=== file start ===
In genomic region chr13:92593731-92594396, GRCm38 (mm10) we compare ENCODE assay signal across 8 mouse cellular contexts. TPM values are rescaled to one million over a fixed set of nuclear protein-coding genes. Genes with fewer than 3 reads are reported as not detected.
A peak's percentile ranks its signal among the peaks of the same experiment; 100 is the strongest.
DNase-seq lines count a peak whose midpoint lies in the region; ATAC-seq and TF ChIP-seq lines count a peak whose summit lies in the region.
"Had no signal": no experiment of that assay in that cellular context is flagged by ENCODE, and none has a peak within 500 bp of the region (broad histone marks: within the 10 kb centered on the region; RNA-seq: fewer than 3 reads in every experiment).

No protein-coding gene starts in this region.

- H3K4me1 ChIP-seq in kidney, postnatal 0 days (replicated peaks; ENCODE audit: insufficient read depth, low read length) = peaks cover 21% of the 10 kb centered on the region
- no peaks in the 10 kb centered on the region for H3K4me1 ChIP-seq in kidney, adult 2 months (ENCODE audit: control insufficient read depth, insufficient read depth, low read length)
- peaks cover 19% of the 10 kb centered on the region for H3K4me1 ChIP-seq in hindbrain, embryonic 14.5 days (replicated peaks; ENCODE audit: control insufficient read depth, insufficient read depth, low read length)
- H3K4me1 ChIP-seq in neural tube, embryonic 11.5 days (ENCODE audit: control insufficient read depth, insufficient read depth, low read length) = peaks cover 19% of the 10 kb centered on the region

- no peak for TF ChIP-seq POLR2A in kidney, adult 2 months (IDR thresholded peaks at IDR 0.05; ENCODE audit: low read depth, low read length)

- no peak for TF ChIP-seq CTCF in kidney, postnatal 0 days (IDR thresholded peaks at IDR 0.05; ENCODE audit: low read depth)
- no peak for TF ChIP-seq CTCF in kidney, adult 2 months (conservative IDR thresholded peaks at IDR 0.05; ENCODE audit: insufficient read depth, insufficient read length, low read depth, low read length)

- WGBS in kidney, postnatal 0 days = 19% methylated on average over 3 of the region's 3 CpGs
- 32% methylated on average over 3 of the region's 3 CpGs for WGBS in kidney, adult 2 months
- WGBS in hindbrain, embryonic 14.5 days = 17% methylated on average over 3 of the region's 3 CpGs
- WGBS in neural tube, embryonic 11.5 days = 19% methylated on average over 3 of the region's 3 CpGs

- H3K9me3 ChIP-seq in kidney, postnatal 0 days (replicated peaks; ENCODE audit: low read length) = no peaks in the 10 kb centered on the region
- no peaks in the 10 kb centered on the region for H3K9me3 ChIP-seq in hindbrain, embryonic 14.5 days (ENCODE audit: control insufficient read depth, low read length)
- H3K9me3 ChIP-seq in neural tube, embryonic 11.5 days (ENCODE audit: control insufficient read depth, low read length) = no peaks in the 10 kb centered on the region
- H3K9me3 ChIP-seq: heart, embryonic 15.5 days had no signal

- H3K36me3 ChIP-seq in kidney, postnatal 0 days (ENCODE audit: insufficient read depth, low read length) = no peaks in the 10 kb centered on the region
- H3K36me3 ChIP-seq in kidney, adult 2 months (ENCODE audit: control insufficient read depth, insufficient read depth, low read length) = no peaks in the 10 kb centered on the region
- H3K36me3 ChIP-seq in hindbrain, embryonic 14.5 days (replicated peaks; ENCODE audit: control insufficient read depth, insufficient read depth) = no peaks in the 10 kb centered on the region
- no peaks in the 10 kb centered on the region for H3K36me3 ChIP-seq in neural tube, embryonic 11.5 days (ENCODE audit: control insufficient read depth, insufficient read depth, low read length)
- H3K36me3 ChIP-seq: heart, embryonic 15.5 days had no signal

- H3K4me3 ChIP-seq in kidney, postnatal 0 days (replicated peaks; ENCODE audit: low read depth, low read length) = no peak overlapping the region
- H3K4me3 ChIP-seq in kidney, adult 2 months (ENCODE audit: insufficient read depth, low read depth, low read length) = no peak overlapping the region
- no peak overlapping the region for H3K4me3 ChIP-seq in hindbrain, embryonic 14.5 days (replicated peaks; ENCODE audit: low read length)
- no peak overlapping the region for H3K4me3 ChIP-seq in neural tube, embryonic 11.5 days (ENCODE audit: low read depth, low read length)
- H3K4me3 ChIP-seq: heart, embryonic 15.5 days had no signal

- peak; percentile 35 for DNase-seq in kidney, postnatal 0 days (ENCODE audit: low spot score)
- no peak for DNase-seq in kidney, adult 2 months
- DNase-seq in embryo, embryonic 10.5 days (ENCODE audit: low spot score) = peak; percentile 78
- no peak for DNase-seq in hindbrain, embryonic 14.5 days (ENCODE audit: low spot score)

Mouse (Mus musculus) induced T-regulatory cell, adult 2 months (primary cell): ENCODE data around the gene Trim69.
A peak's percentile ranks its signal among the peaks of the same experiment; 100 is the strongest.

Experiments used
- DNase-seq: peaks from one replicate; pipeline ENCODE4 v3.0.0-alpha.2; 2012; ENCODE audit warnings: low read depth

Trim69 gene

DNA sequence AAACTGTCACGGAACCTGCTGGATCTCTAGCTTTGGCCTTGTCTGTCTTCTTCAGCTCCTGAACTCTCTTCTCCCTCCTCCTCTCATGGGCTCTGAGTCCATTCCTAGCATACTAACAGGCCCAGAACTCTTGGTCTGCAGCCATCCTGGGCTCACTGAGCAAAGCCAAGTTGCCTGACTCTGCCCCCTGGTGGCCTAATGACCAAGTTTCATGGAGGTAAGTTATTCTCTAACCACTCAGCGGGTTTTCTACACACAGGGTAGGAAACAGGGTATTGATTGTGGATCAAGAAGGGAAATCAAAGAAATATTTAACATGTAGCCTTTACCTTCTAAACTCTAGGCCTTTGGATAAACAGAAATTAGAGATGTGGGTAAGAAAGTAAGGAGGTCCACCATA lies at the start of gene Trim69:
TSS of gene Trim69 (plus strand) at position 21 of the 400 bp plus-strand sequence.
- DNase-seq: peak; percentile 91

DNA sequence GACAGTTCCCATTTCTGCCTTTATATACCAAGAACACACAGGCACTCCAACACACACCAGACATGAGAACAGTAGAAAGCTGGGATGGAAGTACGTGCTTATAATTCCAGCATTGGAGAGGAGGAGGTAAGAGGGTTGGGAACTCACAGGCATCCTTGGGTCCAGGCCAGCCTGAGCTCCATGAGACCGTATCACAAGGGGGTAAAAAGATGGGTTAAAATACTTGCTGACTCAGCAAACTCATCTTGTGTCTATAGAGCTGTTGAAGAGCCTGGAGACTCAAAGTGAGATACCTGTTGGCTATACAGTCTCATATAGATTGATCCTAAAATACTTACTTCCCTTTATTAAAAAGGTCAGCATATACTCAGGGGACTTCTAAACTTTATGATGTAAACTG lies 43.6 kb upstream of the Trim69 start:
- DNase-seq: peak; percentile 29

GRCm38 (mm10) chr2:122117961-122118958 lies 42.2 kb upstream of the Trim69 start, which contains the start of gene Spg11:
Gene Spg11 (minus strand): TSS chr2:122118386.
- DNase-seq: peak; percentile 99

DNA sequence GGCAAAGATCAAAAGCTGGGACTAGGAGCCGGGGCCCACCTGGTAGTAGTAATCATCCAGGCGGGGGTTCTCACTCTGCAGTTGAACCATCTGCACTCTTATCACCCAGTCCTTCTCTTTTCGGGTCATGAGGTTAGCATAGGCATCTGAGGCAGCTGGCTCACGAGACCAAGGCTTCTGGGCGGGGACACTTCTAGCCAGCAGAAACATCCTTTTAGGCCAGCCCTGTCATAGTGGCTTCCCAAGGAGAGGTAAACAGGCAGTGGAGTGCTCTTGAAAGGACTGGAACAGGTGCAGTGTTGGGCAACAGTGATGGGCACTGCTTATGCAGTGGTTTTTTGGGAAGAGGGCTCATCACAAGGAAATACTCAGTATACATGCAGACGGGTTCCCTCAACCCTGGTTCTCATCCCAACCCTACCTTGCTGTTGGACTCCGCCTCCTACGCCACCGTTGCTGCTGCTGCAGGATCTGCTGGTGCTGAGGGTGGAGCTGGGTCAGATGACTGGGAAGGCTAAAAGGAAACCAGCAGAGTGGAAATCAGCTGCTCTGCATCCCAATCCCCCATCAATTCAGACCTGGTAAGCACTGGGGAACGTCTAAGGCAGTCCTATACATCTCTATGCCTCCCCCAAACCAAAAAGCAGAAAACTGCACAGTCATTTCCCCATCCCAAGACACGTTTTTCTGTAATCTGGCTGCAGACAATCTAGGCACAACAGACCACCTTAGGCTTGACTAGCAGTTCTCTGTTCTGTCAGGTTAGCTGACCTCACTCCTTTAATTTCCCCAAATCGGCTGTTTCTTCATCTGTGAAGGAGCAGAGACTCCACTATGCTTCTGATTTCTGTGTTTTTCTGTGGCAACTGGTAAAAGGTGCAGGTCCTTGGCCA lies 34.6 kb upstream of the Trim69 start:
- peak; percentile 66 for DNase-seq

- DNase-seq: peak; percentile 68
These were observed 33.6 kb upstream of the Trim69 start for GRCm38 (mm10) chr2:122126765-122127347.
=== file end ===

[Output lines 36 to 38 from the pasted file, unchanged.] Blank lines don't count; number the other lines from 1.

A peak's percentile ranks its signal among the peaks of the same experiment; 100 is the strongest.

Experiments used
- DNase-seq: peaks from one replicate; pipeline ENCODE4 v3.0.0-alpha.2; 2012; ENCODE audit warnings: low read depth